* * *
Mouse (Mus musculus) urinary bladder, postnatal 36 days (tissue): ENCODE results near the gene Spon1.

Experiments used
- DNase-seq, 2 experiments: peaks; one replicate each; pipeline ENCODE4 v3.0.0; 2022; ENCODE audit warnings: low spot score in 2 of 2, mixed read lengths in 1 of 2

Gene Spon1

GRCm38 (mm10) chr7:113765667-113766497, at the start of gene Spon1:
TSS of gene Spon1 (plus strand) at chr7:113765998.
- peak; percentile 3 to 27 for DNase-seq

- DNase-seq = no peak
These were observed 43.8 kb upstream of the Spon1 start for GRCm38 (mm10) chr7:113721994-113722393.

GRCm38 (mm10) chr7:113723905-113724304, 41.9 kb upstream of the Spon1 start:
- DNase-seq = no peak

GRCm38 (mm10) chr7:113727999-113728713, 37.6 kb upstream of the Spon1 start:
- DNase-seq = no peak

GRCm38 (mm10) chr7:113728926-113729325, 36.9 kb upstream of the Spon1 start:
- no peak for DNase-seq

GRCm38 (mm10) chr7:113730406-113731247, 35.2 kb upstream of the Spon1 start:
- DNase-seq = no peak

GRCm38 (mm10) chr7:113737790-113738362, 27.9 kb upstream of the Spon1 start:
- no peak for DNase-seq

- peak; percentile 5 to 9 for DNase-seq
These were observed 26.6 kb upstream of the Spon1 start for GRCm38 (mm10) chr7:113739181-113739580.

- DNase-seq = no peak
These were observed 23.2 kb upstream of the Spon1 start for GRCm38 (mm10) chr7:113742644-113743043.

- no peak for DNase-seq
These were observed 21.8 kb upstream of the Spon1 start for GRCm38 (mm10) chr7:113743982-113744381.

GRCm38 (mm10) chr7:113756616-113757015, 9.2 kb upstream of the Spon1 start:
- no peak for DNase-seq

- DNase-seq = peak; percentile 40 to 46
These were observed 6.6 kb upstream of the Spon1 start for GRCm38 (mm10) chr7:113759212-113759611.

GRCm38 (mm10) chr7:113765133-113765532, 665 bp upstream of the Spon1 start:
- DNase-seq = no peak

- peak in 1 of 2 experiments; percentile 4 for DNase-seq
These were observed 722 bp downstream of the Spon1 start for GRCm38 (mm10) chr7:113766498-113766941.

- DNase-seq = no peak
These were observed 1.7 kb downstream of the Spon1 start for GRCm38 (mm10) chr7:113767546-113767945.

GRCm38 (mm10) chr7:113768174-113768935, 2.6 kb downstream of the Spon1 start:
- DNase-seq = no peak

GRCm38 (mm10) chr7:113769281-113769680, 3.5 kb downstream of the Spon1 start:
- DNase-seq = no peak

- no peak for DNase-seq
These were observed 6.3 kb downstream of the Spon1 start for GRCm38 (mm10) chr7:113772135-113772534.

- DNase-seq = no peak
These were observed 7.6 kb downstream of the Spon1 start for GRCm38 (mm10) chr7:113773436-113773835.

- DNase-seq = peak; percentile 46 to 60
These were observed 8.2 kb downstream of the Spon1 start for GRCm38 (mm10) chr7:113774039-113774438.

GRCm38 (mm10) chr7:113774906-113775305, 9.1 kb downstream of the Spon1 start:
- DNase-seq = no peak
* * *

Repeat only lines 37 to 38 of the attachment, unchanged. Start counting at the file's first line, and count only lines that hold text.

- DNase-seq = no peak

GRCm38 (mm10) chr7:113769281-113769680, 3.5 kb downstream of the Spon1 start: